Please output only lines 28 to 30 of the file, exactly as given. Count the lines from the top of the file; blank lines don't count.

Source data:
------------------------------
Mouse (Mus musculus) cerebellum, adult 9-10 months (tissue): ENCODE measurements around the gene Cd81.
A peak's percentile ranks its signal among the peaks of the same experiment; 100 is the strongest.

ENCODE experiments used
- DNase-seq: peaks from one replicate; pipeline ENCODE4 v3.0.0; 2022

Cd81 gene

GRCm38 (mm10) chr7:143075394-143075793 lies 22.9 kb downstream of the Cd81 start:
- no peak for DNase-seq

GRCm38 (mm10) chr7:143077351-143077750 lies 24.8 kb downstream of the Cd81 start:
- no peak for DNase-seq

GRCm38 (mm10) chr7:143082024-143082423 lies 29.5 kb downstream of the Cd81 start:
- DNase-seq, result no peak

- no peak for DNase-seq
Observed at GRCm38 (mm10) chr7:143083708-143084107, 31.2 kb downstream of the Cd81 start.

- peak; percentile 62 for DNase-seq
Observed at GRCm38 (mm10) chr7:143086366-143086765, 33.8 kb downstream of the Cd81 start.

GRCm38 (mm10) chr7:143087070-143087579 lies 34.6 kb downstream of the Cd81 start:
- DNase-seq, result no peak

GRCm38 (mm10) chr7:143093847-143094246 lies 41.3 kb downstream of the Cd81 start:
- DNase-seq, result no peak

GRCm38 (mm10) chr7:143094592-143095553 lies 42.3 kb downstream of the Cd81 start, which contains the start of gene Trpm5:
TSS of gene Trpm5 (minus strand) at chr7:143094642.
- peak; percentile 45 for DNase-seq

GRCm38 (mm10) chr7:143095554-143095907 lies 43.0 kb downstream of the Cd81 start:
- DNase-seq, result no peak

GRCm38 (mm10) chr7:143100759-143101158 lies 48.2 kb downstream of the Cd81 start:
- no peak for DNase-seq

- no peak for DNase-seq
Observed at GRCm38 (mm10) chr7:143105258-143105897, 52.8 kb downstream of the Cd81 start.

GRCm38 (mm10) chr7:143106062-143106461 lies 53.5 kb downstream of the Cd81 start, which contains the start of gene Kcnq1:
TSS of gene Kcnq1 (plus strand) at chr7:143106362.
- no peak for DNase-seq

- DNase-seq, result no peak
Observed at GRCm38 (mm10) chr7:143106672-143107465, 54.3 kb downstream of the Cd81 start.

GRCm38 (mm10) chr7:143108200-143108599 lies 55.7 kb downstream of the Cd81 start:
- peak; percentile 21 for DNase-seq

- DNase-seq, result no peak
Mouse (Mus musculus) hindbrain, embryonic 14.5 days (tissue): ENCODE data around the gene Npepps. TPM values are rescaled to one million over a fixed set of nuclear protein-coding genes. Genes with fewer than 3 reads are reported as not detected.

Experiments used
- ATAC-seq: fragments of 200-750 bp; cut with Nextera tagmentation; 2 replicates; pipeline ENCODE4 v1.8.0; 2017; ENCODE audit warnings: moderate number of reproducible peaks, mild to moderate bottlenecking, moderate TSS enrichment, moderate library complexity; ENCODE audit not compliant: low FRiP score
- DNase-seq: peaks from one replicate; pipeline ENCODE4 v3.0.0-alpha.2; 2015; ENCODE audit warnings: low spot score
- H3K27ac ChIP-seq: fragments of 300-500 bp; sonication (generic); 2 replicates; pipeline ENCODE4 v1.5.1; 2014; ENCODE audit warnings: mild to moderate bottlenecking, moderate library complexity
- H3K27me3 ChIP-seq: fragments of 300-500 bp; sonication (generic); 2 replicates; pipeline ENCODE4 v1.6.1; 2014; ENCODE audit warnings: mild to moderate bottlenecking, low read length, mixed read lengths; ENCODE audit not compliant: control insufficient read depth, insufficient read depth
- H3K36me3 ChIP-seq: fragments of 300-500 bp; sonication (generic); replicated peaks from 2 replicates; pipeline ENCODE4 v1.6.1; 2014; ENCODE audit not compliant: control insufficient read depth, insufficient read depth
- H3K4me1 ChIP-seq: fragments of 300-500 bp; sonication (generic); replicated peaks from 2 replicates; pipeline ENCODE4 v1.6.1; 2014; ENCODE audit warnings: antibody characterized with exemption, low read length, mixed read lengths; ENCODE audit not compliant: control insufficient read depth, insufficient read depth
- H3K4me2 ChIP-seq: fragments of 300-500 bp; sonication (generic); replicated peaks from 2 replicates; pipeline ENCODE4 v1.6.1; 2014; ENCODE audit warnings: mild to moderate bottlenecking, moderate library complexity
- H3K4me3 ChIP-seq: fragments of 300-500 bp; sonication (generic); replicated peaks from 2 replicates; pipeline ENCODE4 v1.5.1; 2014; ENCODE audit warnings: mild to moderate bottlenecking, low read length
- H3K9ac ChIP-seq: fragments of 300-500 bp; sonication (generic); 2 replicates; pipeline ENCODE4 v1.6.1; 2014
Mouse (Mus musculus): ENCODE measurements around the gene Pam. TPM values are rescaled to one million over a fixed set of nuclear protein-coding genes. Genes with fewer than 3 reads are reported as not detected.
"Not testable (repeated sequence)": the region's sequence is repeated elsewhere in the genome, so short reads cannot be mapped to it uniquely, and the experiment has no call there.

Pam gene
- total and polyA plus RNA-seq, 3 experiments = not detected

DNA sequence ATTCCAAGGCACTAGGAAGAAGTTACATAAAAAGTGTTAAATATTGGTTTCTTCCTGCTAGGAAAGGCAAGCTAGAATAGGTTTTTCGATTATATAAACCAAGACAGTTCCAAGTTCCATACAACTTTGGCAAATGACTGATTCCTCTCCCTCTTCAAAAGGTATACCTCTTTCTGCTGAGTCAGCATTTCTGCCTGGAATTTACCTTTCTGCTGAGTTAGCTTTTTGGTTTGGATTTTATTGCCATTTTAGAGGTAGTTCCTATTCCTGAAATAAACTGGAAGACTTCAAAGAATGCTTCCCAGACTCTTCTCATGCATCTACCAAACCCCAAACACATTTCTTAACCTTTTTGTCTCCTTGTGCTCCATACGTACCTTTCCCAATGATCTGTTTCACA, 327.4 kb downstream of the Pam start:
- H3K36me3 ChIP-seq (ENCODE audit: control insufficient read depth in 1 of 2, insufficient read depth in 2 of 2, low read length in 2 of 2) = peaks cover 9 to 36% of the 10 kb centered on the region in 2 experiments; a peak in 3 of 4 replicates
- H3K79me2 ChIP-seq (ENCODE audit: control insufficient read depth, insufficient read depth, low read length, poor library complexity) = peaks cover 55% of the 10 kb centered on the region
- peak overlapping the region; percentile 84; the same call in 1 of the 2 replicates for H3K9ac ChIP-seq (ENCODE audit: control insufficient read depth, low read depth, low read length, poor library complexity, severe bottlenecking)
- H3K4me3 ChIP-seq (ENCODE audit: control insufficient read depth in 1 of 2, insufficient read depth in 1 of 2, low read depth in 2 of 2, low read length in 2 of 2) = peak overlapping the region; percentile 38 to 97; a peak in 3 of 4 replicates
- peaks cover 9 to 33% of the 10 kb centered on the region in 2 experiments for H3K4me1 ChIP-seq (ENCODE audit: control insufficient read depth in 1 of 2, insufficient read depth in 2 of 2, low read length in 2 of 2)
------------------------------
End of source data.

Observed at GRCm38 (mm10) chr7:143105258-143105897, 52.8 kb downstream of the Cd81 start.

GRCm38 (mm10) chr7:143106062-143106461 lies 53.5 kb downstream of the Cd81 start, which contains the start of gene Kcnq1:
TSS of gene Kcnq1 (plus strand) at chr7:143106362.